Dr. Willard H. (Bill) Wattenburg

February 28, 1995
W. H. Wattenburg, D. B. McCallen, R. C. Murray

Abstract: A new modular multi-lane steel freeway bridge is constructed from surplus railroad flatcar decks. It can be erected on site in a few days' time. It has been built and static load tested for emergency freeway bridge repair. This inexpensive modular bridge may also have broad application around the world for low-cost bridges in areas where funds are limited. We have performed an extensive computer dynamic analysis which indicates that this simple modular design is as strong and dynamically stable as many contemporary freeway bridges, and, when used for emergency repairs, it can withstand severe aftershocks expected immediately after a major earthquake.

A new modular steel, multi-lane freeway bridge was constructed and evaluted in March 1994 by the California Department of Transportation (Caltrans) as a temporary bridge for emergency freeway repair. To our knowledge, this is the first multi-lane modular bridge design of this size that can be erected on-site within a few days' time without extensive site preparation or ground disturbance to restore traffic over damaged freeway sections such as those that collapsed in the 1994 Northridge earthquake and the recent earthquake in Japan. Because of its potential importance for emergency response and other infrastructure uses described herein, we independently performed a computer dynamic analysis of a model of the bridge at the Lawrence Livermore National Laboratory to determine its earthquake response characteristics.

The modular bridge design first proposed by Wattenburg and constructed by Caltrans is shown in the photo of Figure 1. The as-built modular bridge uses only one standard structural module, inexpensive surplus railroad flatcar decks. However, structurally equivalent modules can be constructed from ordinary steel I-beams. This design is unique because it has its own base support for the column structures (bents) and it requires only simple steel fasteners. This modular bridge is relatively low cost compared to standard steel truss and prestressed concrete freeway bridges of equal strength which cost three to five times as much and require months to construct.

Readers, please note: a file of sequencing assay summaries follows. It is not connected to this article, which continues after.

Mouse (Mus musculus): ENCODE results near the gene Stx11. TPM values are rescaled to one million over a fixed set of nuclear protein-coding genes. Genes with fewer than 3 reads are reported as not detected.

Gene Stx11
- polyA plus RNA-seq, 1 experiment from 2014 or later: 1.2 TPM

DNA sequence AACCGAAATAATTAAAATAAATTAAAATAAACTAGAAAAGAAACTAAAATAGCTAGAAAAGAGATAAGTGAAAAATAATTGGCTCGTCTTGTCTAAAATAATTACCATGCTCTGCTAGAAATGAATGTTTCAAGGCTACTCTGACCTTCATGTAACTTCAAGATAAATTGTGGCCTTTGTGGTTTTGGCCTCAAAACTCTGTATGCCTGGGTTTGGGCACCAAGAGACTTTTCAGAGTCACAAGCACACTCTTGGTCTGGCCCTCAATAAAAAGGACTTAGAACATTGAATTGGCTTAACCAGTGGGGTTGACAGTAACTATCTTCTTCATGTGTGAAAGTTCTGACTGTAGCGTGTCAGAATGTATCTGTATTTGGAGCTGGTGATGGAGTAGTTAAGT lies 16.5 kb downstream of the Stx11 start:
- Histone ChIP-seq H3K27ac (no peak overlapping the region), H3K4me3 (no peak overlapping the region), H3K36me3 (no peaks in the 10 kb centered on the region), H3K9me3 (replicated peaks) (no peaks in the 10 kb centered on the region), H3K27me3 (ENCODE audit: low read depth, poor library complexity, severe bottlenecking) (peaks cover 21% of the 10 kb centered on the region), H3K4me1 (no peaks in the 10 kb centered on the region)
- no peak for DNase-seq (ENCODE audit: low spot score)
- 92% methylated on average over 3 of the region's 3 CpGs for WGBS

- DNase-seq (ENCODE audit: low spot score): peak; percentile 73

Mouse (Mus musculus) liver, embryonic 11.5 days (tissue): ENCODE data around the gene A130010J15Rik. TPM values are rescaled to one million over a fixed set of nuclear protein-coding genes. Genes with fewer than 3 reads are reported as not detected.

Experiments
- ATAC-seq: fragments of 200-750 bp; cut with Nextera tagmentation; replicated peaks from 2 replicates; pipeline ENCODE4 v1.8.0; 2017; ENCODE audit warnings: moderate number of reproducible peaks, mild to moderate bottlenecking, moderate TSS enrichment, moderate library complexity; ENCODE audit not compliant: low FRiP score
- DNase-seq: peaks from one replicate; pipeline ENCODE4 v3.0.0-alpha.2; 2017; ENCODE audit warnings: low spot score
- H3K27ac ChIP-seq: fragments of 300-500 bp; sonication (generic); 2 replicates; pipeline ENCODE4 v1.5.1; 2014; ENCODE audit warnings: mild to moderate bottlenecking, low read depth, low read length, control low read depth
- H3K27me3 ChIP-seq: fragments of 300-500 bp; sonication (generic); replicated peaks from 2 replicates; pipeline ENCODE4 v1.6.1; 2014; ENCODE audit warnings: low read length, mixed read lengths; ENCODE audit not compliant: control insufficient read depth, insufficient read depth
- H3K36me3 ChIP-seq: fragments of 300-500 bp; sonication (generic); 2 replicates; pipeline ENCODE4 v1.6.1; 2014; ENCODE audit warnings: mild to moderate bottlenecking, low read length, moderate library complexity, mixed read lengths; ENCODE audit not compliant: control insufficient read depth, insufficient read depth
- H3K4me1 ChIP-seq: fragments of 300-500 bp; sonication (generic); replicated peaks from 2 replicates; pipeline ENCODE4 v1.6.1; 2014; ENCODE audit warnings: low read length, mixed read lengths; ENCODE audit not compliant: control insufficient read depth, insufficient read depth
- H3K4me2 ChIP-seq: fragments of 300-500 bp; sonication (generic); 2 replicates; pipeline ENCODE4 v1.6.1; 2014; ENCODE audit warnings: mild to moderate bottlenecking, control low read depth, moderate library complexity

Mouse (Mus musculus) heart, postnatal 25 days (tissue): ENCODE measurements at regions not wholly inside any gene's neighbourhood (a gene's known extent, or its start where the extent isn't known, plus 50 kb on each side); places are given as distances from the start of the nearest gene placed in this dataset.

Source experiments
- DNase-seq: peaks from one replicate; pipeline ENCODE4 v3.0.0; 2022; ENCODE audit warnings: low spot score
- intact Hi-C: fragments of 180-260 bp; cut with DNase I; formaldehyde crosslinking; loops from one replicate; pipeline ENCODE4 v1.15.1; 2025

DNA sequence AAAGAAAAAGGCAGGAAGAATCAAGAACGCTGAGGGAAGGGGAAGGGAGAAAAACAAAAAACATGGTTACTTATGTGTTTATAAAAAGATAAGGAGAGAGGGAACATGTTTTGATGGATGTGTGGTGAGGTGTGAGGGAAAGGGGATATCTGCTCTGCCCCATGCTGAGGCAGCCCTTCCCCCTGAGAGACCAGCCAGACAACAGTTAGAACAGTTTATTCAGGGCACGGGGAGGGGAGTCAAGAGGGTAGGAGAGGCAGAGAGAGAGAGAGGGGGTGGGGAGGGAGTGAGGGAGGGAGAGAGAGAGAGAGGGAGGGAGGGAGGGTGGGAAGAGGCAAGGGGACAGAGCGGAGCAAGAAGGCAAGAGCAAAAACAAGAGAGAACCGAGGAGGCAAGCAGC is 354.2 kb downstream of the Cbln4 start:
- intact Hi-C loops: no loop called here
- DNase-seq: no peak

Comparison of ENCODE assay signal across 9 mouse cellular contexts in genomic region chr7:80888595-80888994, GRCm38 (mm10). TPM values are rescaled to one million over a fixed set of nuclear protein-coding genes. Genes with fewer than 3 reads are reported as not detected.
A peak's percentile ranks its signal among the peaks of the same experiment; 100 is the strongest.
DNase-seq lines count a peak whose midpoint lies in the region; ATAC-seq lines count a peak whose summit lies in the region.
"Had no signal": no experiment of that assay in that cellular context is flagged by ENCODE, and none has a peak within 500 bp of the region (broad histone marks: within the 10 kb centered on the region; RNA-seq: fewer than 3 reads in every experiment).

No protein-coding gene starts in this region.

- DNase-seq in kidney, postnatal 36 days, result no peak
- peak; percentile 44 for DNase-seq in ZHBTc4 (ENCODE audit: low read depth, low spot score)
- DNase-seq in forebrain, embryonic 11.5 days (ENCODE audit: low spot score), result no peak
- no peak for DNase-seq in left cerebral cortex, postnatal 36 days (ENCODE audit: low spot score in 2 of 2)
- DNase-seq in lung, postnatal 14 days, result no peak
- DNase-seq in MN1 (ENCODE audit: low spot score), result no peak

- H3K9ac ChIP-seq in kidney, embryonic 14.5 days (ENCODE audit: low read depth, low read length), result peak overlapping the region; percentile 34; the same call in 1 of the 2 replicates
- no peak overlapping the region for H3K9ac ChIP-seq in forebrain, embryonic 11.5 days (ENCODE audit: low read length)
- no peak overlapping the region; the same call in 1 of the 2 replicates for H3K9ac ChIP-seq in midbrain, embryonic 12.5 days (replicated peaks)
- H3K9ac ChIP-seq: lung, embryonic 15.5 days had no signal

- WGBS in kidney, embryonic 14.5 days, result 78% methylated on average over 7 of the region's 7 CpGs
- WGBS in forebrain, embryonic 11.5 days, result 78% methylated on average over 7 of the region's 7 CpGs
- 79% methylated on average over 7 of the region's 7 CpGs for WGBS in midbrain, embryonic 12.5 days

The Modular Bridge Design: The modular bridge constructed by Caltrans is shown in Fig 2. The individual 10 ft. wide by 53 ft. long flatcar modules (Fig. 2a) are massive steel frame structures which are designed to carry loads of up to 50 tons. The flatcar modules are coupled together in interlocked fashion such that the module connections emulate pinned joints (Fig. 2b). The 50 ft. wide roadway deck of the assembled bridge consists of four flatcars side by side which span 53 ft. between two vertical piers (Fig. 2c). The piers are constructed with a single flatcar in the horizontal direction (on top) supported by two half-flatcar vertical columns. The pier structure provides its own foundation with a horizontally placed flatcar on the ground at the foot of each pier. In the transverse direction, two diagonal steel braces are added to provide stability and stiffness to the assembled pier structure. Strong surplus boxcar center beams are used for the diagonal braces. In the longitudinal direction, the underside of the bridge is left open without obstruction to allow for passage of traffic from cross streets or railroads spanned by the bridge.

Vertical steel cables are used to constrain the top and bottom horizontal modules of the piers so that the vertical columns between them cannot come out of their joint sockets in the horizontal modules. The four adjoining flatcars on the top which form the bridge roadway are coupled together side by side by inserting simple U-bolt brackets into matching stake slots on the sides of each flatcar deck (Fig. 2).

Ten surplus railroad flatcars were required for the bridge shown in Fig 4. The Caltrans prototype was erected in ten days by a construction crew of four, utilizing one 50,000 lb. capacity crane. As suggested by Abolhassan Asteneh-Asl, Professor of Civil Engineering at the University of California at Berkeley, the interconnection of the flatcars was accomplished in "Lego-block" fashion to minimize the need for special brackets and to reduce assembly time. The ends of the vertical column flatcar modules are cut in a configuration such that their beam ends project into and around the support beams of the horizontal modules above and below.